Given both the ubiquity of this type of crane, and the number of different variants which did exist throughout the prototype's life, I hope the model will at least be constructed in such a way as to allow for relatively simple modification. Detailing/customising one of these could be a very enjoyable project.

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7 hours ago, craneman said:

Also, as far as I know, they haven't actually confirmed that there will be both curved and swan-necked jibs, and haven't said anything about long and short jib options, nor whether the model will have early or late intermediate shaft bearings.

 

As two of the prototypes, Stoke (BR) and Wellingborough (LMS) are cranes from the Midland's 1893 batch, there's a prima facie case that one of the versions will be the curved jib type, corresponding (in original condition) to the photo use in the publicity, with all the implications as to jib length and intermediate shaft bearings. I'm not familiar with the other two prototypes: are these the swan-necked type?

 

Remember that it is possible that you know more about the detail variations in these cranes than do Oxford Rail, who may well be working from a single set of drawings.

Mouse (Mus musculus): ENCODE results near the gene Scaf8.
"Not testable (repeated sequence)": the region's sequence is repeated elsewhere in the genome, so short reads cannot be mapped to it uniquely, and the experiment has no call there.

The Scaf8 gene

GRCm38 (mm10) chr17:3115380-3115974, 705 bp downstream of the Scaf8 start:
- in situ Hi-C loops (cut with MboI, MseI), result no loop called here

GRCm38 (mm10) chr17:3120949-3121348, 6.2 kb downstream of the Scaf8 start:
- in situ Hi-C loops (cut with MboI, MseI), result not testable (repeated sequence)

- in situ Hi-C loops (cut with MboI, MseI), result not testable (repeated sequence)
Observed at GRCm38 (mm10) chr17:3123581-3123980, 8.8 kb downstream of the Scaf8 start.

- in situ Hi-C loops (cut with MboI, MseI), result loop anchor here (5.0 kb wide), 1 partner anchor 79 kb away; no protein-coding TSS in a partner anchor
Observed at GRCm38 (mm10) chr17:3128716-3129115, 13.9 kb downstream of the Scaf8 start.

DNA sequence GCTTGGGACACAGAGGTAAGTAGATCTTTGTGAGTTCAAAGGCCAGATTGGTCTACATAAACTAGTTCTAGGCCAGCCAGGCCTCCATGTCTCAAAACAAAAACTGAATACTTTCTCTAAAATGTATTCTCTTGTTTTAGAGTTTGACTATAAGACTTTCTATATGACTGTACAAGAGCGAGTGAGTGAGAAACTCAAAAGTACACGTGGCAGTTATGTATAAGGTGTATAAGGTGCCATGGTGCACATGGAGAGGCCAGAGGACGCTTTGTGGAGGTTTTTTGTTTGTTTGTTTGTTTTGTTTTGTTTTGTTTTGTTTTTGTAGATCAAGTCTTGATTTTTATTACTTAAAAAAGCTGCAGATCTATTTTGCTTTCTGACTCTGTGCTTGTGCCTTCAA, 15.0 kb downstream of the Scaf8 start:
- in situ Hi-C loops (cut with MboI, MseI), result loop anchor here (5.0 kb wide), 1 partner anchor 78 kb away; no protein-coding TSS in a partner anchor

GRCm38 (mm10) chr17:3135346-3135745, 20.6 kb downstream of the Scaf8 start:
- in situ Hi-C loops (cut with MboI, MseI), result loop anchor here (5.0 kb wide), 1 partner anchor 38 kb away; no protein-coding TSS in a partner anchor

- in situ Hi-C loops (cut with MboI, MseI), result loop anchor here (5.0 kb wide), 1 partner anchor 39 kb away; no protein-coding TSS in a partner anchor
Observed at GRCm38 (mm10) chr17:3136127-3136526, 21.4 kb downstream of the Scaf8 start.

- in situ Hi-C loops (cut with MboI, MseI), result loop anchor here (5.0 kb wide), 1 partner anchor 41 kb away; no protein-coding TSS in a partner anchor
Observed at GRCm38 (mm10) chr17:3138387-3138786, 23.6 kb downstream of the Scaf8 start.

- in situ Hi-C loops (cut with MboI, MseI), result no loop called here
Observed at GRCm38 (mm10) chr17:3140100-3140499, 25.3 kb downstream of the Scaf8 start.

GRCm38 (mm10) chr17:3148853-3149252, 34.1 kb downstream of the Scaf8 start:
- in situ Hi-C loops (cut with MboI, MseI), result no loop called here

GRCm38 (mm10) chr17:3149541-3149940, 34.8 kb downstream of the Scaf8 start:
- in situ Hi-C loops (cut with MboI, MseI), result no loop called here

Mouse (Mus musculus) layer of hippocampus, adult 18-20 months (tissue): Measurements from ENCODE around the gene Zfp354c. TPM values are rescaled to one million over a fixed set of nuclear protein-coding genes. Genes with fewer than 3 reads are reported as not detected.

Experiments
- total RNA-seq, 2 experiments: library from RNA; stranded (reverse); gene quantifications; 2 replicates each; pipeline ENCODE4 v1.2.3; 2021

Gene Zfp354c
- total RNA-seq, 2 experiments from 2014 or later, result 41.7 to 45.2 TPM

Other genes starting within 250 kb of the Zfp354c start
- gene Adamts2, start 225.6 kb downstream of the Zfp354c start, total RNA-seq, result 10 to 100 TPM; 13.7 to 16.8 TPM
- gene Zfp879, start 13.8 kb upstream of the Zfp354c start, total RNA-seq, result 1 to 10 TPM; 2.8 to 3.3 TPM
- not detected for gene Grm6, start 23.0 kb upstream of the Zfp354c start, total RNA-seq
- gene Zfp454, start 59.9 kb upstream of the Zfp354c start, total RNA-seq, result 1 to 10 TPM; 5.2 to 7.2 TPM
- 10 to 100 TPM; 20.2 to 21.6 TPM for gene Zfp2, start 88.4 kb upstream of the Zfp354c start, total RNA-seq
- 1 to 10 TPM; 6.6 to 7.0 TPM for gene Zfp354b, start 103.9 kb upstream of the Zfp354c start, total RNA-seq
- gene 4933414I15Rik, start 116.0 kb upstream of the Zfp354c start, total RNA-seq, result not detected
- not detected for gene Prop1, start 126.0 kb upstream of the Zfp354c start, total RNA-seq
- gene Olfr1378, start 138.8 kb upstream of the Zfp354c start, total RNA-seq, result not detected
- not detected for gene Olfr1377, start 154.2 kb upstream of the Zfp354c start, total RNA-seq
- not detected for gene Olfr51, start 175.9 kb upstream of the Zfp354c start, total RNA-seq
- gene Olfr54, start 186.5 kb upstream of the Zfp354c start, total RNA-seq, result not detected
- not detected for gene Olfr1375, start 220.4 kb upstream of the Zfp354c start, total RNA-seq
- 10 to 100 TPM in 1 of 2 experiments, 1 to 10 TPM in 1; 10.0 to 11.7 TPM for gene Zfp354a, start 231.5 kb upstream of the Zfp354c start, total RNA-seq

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23 hours ago, Compound2632 said:

 

As two of the prototypes, Stoke (BR) and Wellingborough (LMS) are cranes from the Midland's 1893 batch, there's a prima facie case that one of the versions will be the curved jib type, corresponding (in original condition) to the photo use in the publicity, with all the implications as to jib length and intermediate shaft bearings. I'm not familiar with the other two prototypes: are these the swan-necked type?

 

Remember that it is possible that you know more about the detail variations in these cranes than do Oxford Rail, who may well be working from a single set of drawings.

 

The other two cranes were both equipped with a swan neck jib - the problem lies in that according to the Tatlow volume,  one (901628) was equipped with a short (24 feet) jib whilst the other (DS.316) was given a longer (26 feet) jib.

 

This being the case then at least one of them will be wrong if the specimens were chosen on the basis of having a swan neck jib without realising that jib lengths differed.

 

I emailed Oxford Rail to ask what length of jib was planned for the swan necked variants but as yet I haven't heard anything back.

 

I'm interested in a swan necked variant to pose as RS1021/15, allocated to Bolton Yard between 1960-65  so I'm in with a 50:50 chance of it being the required long jib type (it won't be the end of the world if it comes with a short jib as it should be easier to add length rather than remove it).

 

Therefore as it stands the curved jib MR variants should be the more likely of the two sets to be accurate in respect of jib length given they were both the same long jib type (presuming Oxford don't tool them with a short jib!).

 

EDIT: I've just looked at what drawings are available in the Tatlow volume to see what Oxford could use as a reference.

 

The curved jib variant is depicted with a detailed drawing showing both long or short jibs whilst the detailed drawing for the swan necked type depicts the crane supplied to the SER with a long jib (the drawing doesn't show the short version unlike that for the curved type).

 

Edited by SP Steve